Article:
Today, I am deeply honored to have a guest post at Carrie’s fantastic space, The Parenting Passageway. Carrie invited several mothers to talk about growing into motherhood, and all of the stories shared have been so interesting and lovely. Enjoy!
My plan for the year is sketched out, and I thought I’d share it here, to inspire any of you who are working on your own planning, or even those of you who are not homeschoolers but still might take some ideas from it. A few quick notes – my daughter is only 4, so these themes are mostly centered around nature and the seasons, and the work on our farm and home that we’re doing anyway. When I say the theme of the week is bees, for instance, we’re not doing a scientific study of how bees work together in a hive and fly, we’re just doing some cooking with honey, reading books that have bees in them, and doing some bee crafts. Our story that week might (or might not) have bees in it (I’m trying to memorize stories to tell aloud, but I’m telling most of them for at least two weeks.) So, I hope that makes sense – the themes help ground me in choosing stories, books, songs or verses, and crafts. Hoping this is helpful to some of you, and feel free to ask questions.
Squirrels & Nuts
Root Children Going to Sleep
Solstice & Christmas
Candlemas/St. Brigid’s Day
Root Babies Waking Up
Chicks & Ducklings
And there you have it, folks! Hope this is helpful to some of you. Blessings on your weekend.
Shekinah, grant me
this grace: let these hands
shape dough once more,
let me be the one to light
the morning fire, to stir the pot of soup
with the big silver ladle.
Let me seek the blessings
you have hidden all around us
in plain sight.
Let me bend down once more
to lift the snowy cover
and grasp the crisp lettuce
heads, let me feel that cold
shock, saying You
are alive – now kneel down
and give thanks.
(c) Adrie Lester 2011
There is so much to love in late summer. Right now, it’s actually chilly and pouring – we lit a fire in the woodstove today so that the laundry would dry, but that was fun, too!
Right now, we seem to be spending most of our day in the kitchen. I’m so grateful to be eating and cooking again, and my cooking philosophy these days seems to be, Cooking something? Why not fill every burner on the stove and bake something in the oven while you’re at it? A little ridiculous, and also awesome. In the past two days, we’ve made these herbal coughdrops, oatmeal bread (recipe from the Laurel’s Kitchen Bread Book), canned tomatoes, moussaka, apricot-blueberry crisp, Amanda’s Carrot-Tomato Soup, pumpkin-hazelnut biscuits, and more canned tomatoes. Somehow I seem to have hardly made a dent in the tomato crop. A good problem to have, I know. Especially this winter, when with a brand new little baby it will be even more incredible than usual to open a jar of tomatoes, heat it in the saucepan, and declare, “Dinner’s done!” Yes indeedy.
We’re also beginning to ease into our homeschooling rhythm for the year. Our supplies have arrived (mostly from the wonderful Meadowsweet Naturals, thank you Pamela & family) and my plans are made through May. I’m re-reading Simplicity Parenting, rising early in the mornings, and generally feeling more at peace than I have in quite a while. Today, Ella and I took a walk in the pouring rain and it was lovely. We saw wild hops ready to harvest, and elderberries just starting to turn. She’s asking when the snow will come, and cracking herself up into hysteric giggles. I’m loving this incredible four year old, who spends most of her day in make believe, who can cut tomatoes with a sharp knife, and so often wants to help. This girl who says to me one night as she is falling asleep, “Mama, I wish we were at Lake Wyola. (pause) When will I die?” Which pretty much sums up how most of us spend our thoughts if we are not careful, doesn’t it? Wishing we were somewhere else, and wondering how long it will all last.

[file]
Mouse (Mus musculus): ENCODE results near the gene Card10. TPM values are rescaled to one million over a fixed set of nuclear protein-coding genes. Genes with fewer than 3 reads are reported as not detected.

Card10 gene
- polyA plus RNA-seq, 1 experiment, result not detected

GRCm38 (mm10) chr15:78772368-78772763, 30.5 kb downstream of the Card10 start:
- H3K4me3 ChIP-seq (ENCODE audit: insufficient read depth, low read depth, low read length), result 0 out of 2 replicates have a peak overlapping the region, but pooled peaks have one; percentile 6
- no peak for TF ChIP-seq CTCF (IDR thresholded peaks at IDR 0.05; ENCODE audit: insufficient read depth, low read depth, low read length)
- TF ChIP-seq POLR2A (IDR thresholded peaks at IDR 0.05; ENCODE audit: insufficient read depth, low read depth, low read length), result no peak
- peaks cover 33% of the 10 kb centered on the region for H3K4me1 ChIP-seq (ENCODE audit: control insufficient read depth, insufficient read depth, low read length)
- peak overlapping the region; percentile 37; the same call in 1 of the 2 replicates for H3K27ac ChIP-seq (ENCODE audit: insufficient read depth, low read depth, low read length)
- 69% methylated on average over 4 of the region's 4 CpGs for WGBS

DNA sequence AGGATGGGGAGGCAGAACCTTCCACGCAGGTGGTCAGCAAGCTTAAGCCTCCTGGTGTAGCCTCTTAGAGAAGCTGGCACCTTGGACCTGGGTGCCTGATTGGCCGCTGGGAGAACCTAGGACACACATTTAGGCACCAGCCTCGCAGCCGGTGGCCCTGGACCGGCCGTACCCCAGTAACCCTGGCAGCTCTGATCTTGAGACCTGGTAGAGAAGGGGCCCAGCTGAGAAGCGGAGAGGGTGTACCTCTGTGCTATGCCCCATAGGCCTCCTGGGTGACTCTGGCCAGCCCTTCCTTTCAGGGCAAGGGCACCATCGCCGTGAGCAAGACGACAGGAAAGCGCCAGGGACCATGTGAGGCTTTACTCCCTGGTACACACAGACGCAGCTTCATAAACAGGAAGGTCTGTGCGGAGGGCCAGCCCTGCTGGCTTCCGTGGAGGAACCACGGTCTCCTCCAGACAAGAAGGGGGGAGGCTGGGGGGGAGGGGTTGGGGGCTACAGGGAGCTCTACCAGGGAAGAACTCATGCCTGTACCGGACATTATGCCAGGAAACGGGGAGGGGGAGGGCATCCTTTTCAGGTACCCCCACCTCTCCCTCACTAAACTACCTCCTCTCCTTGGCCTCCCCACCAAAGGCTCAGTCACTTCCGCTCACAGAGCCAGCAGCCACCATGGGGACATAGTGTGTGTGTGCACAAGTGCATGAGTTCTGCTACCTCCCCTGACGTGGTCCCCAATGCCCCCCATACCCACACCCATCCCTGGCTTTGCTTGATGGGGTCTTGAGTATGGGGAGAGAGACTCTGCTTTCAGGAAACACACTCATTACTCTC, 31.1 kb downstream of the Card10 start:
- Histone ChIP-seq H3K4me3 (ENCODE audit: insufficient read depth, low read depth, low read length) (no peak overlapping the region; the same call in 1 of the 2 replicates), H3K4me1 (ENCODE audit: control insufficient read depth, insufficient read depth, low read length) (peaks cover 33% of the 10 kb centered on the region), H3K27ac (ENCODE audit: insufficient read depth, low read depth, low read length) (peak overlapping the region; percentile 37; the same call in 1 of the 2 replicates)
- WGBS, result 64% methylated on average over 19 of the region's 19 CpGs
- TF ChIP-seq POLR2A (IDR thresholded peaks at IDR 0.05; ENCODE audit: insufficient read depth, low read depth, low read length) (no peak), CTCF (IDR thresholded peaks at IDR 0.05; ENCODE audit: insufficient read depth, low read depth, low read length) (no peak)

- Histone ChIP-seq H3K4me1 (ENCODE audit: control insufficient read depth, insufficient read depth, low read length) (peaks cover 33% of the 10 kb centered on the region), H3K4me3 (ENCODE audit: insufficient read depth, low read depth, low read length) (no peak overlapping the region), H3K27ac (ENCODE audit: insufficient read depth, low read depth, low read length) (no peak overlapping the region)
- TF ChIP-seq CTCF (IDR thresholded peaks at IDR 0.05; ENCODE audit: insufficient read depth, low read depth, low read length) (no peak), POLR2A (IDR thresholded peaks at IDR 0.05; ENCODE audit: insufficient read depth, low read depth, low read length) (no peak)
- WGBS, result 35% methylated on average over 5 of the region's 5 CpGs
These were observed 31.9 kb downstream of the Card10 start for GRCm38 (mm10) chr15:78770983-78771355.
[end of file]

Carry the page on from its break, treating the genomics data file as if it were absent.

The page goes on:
Right now, we are ready for the crisp fall to arrive, but also savoring these days of melons and peaches and blooming flowers. I hope you are, too, friends.
We finally found something to get the whole family out for a walk in the woods – a wild mushroom hunt. (and yes, we are extremely careful. Ben did a post about this over at the Wheatberry site – check it out if you haven’t already.) Ella knows that we never eat mushrooms raw, that we wash our hands when we get home, and she gets to see Ben studying his manuals to make identifications. If we can’t identify it 100%, we throw it out. If Ben does identify it, he cooks up a very small amount, eats it, and waits 24 hours for any signs of distress before cooking up a whole pan full. (Sometimes people can have reactions even to edible mushrooms.) The walk, on a trail near our house, was gorgeous, and we found more mushrooms than our basket would hold.
Have a great Sunday! Ben will be doing his workshop on growing grains in New England and working with draft power today at Animal Powered Fields Days, and I’ll be canning tomatoes like crazy.
Hi everyone, thanks again for coming along for a week in our life. Whew, that was intense! It was very unusual for me to be on the computer every night uploading photos, and I must say I’ll be glad to take a little break from that. But it was also really fun, and helped me stretch, especially with photos. There are so many ridiculously beautiful photos int he world, and I often judge my own too harshly. This week reminded me that imperfect photos are often still wonderful, and still tell a story.